No new inductees into 2013 baseball Hall of Fame


Former New York Yankees pitcher Roger Clemens testifies before the House Oversight and Government Reform Committee on Capitol Hill in Washington, D.C., Wednesday, February 13, 2008, about the illegal use of steroids and other performance enhancing drugs in baseball. Behind Clemens is his wife, Debbie. 

Barry Bonds, Sammy Sosa, Roger Clemens and Mike Piazza. Baseball fan or not, these are household names.

Barry Bonds holds the record for most MVP awards with seven to his name. Sammy Sosa played in the MLB for 18 years, racking up 609 home runs out of his total 2,408 hits. World Series champion Roger Clemens has a total of 4,672 strikeouts, making him one of the most renowned pitchers of all time. Catcher Mike Piazza proved his abilities as an all-around player by holding the record of most home runs by a catcher with a total of 427.

With so many legends to choose from, why was there not a single player elected into the MLB Hall of Fame (HOF) in 2013? The answer is not because there were simply too many talents to choose from, nor that these players do not measure up to the players previously inducted into the HOF. They did not receive the 75 percent vote required to be inducted into the MLB HOF because they have all been associated with steroid use.

So what happens now? Is no 2013 Hall-of-Famer better than a doped up one?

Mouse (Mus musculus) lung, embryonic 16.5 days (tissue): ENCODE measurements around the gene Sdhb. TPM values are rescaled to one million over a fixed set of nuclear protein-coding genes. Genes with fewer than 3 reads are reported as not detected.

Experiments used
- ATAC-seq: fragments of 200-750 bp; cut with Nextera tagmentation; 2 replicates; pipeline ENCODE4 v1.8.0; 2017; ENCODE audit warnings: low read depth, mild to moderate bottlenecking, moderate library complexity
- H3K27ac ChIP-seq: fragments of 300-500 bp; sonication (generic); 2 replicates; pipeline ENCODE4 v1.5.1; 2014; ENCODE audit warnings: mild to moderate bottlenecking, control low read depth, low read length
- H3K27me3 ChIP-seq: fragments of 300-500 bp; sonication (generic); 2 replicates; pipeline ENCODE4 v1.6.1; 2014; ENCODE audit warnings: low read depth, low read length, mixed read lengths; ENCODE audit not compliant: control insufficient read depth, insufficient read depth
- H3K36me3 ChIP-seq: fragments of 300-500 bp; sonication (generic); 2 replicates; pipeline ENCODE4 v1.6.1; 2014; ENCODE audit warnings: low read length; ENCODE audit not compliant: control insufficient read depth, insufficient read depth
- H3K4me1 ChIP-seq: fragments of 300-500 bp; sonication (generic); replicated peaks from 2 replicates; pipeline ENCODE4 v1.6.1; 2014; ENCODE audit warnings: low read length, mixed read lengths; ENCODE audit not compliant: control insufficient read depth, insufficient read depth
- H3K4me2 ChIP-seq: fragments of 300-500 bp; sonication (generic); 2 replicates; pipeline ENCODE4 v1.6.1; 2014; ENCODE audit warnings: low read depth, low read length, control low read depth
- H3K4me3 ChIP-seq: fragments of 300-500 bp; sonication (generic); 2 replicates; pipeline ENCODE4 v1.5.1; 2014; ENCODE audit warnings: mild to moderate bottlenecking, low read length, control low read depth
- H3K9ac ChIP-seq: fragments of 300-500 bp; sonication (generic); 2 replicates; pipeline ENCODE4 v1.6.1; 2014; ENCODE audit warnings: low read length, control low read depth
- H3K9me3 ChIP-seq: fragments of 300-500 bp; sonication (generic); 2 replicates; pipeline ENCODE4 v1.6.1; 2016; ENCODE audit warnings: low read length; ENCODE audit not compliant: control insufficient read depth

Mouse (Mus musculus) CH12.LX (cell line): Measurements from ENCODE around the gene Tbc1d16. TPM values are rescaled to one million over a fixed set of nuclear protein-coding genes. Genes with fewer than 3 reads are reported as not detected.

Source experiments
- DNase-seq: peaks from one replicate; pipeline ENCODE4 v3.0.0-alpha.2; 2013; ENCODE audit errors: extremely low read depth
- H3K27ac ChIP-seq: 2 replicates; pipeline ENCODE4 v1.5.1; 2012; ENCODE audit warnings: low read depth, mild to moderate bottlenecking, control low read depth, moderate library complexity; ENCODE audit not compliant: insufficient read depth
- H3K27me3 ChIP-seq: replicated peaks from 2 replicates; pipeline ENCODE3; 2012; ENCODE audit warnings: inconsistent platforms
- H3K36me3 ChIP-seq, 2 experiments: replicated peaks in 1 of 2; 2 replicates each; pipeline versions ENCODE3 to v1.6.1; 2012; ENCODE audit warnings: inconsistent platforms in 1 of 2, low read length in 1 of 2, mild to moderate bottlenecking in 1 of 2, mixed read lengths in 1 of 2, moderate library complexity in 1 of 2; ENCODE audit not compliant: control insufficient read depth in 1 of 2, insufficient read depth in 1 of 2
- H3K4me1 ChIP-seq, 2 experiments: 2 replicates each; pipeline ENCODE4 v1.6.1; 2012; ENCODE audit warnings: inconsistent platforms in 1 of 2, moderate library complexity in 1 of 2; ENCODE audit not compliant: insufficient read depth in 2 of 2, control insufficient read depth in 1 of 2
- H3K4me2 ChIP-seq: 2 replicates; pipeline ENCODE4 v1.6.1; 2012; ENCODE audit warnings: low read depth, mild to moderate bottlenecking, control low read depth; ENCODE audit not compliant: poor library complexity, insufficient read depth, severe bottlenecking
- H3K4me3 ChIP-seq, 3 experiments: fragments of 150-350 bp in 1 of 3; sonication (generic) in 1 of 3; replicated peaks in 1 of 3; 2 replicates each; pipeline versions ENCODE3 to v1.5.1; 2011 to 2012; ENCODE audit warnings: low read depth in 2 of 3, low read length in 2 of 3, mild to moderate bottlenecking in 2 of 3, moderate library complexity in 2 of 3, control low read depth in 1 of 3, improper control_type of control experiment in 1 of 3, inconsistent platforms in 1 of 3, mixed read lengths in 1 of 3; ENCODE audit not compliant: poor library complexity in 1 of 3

Without a doubt, Sosa, Bonds, Clemens and Piazza  deserve the award based on their records. However, the MLB must consider the message it would be sending if they were to allow players who have tested positive for steroid use to be inducted into a category filled with the most talented baseball players of all time.

The sad thing is that all the players associated with steroid use would have played tremendously regardless. Perhaps it was their actual talent that got their names on the list of potential candidates but their steroid use that kept them out.

While many fans of these baseball legends are protesting the lack of a new HOF inductee, the verdict still stands. This is going to be the first year in over 15 in which not a single player is to be inducted. The spot is too valuable to give up to anyone who has made the MLB’s list of players that have tested positive for steroid use. We cannot really blame the MLB for wanting to keep out tainted names from an elite “hall” of the best players of all time.

Hopefully this scandal will demonstrate to athletes that the secret is not to not get caught but to not give in to steroid use in the first place. If one year without a new MLB HOF inductee will prove a point to aspiring baseball players, then it is well worth it.